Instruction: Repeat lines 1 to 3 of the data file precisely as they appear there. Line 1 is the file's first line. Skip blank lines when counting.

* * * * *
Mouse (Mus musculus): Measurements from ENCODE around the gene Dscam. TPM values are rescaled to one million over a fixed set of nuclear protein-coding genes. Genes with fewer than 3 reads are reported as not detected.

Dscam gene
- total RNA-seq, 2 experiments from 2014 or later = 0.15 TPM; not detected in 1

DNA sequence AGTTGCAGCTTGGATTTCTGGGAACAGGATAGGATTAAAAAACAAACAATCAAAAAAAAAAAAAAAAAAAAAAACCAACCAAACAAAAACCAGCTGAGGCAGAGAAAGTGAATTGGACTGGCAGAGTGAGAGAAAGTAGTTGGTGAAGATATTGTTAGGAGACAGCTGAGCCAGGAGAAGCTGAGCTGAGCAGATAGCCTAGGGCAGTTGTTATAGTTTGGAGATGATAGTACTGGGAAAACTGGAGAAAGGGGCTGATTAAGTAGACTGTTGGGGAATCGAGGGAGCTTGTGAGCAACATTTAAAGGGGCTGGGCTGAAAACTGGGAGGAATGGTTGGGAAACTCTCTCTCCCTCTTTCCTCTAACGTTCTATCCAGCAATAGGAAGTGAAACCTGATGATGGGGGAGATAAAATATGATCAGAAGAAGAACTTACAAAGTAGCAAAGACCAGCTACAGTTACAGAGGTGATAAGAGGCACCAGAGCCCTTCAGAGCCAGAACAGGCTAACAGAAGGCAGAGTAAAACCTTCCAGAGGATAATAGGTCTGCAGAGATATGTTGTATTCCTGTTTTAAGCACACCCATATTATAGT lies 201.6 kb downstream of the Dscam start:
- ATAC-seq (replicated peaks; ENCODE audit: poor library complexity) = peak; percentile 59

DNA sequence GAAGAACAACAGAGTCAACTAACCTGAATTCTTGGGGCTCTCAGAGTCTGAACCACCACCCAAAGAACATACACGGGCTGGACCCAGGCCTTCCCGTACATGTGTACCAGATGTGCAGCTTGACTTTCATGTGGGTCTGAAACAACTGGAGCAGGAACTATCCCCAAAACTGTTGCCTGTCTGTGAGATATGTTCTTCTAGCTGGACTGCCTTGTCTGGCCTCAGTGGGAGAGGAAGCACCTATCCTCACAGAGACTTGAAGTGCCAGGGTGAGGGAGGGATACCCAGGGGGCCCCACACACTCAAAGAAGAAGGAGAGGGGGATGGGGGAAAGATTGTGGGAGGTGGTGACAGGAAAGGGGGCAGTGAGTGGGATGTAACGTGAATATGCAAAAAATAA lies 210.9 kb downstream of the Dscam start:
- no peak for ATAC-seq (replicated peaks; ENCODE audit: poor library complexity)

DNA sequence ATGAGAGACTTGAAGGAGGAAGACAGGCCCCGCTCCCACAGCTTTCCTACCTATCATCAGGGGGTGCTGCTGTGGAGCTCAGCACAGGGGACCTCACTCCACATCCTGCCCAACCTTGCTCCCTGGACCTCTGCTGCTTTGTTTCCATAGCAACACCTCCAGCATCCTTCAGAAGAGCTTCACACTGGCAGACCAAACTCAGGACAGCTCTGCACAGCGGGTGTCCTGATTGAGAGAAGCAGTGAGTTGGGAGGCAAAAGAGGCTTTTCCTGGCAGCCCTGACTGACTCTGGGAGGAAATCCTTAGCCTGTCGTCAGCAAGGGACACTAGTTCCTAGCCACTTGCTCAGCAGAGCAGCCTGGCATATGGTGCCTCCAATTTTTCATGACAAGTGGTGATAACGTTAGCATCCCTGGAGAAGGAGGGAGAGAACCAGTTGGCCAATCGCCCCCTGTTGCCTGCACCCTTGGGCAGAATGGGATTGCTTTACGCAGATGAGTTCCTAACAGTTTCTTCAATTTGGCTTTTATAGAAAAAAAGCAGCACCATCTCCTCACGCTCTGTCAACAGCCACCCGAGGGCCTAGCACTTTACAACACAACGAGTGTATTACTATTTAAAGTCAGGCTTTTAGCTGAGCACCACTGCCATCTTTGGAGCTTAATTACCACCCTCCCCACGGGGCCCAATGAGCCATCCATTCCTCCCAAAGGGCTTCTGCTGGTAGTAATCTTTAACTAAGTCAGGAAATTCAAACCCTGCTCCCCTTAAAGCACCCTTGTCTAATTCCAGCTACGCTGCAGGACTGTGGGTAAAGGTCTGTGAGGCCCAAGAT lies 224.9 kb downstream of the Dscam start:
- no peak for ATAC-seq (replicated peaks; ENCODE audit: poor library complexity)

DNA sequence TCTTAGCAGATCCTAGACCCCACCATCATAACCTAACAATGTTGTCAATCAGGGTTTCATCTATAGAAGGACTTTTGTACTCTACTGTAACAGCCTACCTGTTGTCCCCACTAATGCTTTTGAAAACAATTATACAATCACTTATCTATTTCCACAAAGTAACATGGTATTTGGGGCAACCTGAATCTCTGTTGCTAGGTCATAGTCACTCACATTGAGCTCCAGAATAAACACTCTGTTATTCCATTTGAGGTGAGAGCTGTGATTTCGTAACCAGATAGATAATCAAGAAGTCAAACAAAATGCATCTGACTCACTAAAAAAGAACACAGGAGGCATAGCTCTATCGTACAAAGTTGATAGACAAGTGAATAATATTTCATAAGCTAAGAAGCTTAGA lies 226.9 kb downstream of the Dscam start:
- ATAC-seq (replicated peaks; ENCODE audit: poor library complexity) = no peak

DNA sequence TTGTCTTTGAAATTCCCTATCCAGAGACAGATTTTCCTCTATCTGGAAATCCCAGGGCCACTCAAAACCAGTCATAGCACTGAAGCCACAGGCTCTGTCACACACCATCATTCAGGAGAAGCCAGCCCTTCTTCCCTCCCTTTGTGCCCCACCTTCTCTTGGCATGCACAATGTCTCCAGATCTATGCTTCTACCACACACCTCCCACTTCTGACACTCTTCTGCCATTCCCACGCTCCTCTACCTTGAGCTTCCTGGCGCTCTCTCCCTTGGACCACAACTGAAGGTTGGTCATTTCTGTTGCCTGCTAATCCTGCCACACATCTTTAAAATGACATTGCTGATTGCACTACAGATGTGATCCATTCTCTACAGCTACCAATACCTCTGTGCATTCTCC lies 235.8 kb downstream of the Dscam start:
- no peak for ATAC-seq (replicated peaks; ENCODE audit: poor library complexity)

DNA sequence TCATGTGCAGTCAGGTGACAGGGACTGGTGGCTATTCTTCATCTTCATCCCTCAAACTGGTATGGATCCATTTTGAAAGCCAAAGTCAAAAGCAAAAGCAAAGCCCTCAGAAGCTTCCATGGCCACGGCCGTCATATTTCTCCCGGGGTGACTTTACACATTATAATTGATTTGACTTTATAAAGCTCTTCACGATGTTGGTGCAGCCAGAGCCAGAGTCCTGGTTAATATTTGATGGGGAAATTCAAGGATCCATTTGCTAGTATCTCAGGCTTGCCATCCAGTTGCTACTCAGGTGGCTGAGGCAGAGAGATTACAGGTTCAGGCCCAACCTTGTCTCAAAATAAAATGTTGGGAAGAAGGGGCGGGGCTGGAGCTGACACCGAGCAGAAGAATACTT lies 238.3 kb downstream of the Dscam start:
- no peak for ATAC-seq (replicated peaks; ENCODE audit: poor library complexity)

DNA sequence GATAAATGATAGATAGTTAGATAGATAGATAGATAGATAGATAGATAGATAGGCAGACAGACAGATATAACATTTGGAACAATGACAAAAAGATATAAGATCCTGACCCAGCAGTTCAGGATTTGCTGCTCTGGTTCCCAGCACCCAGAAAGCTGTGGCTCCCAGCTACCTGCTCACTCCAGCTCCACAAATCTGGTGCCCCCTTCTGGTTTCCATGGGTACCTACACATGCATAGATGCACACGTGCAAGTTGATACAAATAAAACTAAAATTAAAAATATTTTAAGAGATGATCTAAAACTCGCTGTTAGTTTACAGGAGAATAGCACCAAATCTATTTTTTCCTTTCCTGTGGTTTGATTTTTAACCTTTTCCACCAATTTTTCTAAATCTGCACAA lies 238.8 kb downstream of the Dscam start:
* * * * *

Mouse (Mus musculus): Measurements from ENCODE around the gene Dscam. TPM values are rescaled to one million over a fixed set of nuclear protein-coding genes. Genes with fewer than 3 reads are reported as not detected.

Dscam gene
- total RNA-seq, 2 experiments from 2014 or later = 0.15 TPM; not detected in 1